However, jail operators are not mental health professionals, she said, and don’t have the skills, time and resources to adequately help mentally ill patients in their care. That results in many offenders cycling repeatedly through the criminal justice system, without getting help eroding precious resources.
Ohio’s 78 jails serve in a way as psychiatric facilities at a cost of $41.7 million annually. Nationally, 2 million people with serious mental illness are admitted to jails each year, costing taxpayers two to three times as much as other offenders.
The Ohio program is linked to the national Stepping Up program begun in 2015 by the Council of State Government and other entities.
However, Justice Stratton, who is the child of foreign missionaries, became interested in mental illness in the criminal justice system three decades ago. Her first experience, she said, involved a deaf mute offender who came back again and again to her Common Pleas courtroom. She realized then and there that something needed to be done to help people with mental illness better navigate the system.
Eventually, Justice Stratton gave up her seat on the Supreme Court to pursue her goal of improving outcomes for the mentally ill in the criminal justice system.
Delaware County is among several Ohio counties participating in Stepping Up. The sheriff’s office helped establish the first “sober house” in the county to benefit ex-offenders with substance abuse issues in a residential setting, explained Kassie Neff, criminal justice program manager for Sheriff Russell Martin
“Stepping Up has made a huge impact in Delaware County. We have expanded on our already existing programs,” Neff said. Agencies are collaborating and there is a willingness to come together and put differences aside. The county jail is now screening all incoming offenders for both mental health substance abuse issues to help guide them to treatment and programs whenever possible.
One measure of success in Delaware County, Neff said, is a reduced rate of recidivism, which is the rate at which ex-offenders come back to jail on new or modified charges. Offenders in Stepping Up come back to jail at a 30-percent rate compared to the 60-percent recidivism rate for non-participants, she said.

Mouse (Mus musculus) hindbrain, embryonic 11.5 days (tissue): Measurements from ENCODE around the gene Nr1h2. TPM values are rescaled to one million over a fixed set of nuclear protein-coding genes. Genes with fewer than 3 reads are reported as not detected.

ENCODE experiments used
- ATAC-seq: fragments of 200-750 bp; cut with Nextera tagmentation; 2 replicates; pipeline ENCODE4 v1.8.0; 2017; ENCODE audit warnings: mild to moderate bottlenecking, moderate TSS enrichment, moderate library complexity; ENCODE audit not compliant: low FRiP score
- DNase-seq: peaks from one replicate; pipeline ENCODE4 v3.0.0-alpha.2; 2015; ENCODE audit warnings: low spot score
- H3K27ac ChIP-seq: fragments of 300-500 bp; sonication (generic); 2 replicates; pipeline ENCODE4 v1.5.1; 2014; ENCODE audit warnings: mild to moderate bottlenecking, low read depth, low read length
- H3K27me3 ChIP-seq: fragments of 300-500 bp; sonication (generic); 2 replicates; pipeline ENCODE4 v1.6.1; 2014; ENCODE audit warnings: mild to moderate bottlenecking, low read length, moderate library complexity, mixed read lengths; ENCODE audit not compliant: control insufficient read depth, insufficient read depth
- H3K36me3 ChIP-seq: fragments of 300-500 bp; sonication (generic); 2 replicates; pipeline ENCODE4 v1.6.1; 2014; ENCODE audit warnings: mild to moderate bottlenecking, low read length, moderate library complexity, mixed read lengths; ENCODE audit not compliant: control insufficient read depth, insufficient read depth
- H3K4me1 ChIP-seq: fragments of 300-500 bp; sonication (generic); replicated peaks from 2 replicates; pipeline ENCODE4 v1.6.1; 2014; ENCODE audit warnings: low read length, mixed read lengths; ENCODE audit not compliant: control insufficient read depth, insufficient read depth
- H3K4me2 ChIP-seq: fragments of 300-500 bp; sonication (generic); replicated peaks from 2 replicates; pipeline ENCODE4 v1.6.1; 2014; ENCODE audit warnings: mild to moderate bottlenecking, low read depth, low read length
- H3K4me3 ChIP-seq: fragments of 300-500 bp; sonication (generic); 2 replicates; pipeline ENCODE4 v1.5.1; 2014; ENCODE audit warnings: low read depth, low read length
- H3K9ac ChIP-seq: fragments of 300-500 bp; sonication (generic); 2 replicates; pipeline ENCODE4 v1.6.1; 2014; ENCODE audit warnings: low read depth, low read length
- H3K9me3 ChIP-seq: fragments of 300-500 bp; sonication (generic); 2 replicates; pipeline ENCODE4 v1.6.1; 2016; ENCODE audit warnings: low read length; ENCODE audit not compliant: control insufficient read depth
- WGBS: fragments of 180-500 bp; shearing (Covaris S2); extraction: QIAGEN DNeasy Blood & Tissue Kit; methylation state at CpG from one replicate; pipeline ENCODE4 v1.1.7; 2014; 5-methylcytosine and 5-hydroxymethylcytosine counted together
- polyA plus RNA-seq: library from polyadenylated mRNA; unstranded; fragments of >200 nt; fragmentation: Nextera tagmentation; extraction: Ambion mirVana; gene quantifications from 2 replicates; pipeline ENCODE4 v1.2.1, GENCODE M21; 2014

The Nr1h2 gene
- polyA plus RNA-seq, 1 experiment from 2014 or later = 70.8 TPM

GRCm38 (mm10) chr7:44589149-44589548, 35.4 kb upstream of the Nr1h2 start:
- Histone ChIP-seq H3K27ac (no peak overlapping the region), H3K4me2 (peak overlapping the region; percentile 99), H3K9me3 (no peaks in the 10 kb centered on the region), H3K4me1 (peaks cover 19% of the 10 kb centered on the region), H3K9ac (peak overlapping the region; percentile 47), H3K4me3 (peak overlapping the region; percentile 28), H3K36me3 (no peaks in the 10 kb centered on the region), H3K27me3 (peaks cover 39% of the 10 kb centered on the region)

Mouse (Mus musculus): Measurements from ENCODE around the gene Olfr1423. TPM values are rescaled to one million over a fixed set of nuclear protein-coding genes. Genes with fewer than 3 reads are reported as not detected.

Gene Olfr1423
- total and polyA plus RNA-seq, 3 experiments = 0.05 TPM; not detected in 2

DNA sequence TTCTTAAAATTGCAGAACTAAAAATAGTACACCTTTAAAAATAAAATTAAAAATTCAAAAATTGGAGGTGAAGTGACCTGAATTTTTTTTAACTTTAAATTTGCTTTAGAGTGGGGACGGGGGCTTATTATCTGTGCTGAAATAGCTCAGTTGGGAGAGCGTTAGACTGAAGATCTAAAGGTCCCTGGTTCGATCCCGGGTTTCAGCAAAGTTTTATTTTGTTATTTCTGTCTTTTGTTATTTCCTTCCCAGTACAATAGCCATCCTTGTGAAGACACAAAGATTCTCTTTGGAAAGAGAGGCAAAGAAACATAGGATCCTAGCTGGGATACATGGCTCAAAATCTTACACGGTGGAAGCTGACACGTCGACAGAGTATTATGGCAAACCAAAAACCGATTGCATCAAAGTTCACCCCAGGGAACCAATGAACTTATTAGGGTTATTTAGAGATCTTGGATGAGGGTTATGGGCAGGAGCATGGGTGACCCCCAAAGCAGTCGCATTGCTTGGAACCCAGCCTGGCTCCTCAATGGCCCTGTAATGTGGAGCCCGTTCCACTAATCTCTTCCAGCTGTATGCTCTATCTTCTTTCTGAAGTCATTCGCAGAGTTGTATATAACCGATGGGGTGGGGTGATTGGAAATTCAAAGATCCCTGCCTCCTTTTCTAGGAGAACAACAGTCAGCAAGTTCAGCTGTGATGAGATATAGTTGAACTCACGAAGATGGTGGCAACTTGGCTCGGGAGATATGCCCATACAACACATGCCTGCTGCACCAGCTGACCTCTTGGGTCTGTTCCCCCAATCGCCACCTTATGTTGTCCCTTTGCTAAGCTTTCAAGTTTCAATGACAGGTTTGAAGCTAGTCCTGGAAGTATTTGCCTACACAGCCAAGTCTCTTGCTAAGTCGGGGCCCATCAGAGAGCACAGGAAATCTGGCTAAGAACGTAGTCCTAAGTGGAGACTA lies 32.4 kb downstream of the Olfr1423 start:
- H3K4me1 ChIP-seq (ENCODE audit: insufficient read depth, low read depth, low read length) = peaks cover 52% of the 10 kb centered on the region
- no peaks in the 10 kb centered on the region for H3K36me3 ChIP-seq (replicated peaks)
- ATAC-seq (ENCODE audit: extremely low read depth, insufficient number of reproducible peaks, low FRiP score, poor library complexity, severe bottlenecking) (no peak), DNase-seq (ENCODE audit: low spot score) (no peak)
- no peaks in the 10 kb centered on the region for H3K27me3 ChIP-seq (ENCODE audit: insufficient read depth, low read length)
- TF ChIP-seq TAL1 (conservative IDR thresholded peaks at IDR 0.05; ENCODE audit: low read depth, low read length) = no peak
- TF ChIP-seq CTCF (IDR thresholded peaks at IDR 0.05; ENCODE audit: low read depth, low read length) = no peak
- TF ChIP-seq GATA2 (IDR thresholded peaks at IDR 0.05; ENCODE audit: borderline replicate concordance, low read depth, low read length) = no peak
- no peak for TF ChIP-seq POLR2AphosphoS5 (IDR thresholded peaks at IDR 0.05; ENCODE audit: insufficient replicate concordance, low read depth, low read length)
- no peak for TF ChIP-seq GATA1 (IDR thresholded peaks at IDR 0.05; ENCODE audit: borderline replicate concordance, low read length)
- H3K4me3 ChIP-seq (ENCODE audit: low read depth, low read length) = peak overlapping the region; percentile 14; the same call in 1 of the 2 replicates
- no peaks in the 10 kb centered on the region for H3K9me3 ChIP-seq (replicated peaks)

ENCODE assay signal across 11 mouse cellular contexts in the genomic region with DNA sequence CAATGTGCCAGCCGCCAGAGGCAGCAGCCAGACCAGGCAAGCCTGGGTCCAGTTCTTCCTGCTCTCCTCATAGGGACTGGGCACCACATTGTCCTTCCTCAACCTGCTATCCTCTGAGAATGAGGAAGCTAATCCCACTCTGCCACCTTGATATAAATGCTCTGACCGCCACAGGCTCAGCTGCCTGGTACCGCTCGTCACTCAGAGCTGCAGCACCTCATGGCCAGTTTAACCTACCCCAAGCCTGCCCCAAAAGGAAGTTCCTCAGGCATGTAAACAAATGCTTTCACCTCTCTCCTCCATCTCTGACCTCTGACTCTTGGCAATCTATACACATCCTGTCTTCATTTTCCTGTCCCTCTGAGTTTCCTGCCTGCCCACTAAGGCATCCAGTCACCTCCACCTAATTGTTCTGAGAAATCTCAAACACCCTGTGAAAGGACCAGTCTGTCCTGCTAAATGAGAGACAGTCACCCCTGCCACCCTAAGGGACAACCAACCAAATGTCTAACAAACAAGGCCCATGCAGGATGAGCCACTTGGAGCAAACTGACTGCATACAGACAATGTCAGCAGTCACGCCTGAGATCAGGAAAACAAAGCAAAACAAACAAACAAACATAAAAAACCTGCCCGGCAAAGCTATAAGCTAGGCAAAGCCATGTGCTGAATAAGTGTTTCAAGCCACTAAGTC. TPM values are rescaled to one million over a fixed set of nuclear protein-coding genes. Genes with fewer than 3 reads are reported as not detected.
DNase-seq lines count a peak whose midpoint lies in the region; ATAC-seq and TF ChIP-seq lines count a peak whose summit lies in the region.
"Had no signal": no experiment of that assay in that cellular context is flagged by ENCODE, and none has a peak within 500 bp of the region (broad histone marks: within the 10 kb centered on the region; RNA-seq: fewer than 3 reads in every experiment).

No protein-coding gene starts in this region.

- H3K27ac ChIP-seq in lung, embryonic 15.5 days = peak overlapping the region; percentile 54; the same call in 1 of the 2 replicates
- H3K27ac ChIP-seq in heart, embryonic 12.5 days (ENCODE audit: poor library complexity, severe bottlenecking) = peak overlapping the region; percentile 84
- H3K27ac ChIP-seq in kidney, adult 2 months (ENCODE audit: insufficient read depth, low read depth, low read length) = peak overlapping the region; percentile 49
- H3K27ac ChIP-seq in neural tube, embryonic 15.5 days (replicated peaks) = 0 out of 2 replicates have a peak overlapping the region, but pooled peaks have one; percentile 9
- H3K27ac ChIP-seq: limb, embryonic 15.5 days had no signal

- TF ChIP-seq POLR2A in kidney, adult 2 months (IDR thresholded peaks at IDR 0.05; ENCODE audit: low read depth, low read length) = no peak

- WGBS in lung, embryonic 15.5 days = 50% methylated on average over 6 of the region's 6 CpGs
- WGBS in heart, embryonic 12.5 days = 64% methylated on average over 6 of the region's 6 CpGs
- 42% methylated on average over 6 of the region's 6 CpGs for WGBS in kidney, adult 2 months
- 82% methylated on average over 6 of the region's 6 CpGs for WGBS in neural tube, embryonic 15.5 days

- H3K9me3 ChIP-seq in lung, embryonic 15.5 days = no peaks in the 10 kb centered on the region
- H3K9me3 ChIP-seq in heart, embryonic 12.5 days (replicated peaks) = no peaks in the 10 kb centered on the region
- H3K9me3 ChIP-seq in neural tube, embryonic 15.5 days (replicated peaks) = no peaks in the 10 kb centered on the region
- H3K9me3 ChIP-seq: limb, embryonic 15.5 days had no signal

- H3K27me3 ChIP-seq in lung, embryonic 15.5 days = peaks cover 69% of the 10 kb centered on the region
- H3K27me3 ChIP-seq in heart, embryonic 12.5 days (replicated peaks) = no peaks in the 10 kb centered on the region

One specific case study in Delaware County showed the financial value of Stepping Up, Justice Stratton and Neff said. A chronic offender who had been cycling through the criminal justice system for eight years cost the county and other agencies $644,357 over the eight years. By comparison, providing housing and mental health services to the same individual would have cost taxpayers an estimated $198,522, producing a net savings of $445,835 in
Best of all, Neff said, she sees offenders improving their lives.
“I work with these people. I know these people. I see them getting better.”
Justice Stratton sees statewide improvements in how the mentally ill are treated in the criminal justice system through the creation of 280 drug and specialized courts and 14,000 officers in law enforcement now trained to handle mental health patients in crisis. There is greater cooperation and collaboration among agencies and important information is being shared, not kept in silos, she said.
Luke Russell, deputy director of NAMI Ohio, said the organization’s mission is to “improve the quality of life, and ensure dignity and respect for person with serious mental illness, and this includes the 30 percent of folks incarcerated in the jail system.”
“NAMI Ohio has been a partner from the beginning, and we believe the growth of this program has and will divert individuals with serious mental illness into more appropriate and less costly treatment options,” Russell said. “We are proud to be on the core team of Stepping Up, and we know the stories of individuals and families that have benefitted from a system open to alternatives and increase treatment options for those with serious mental illness.”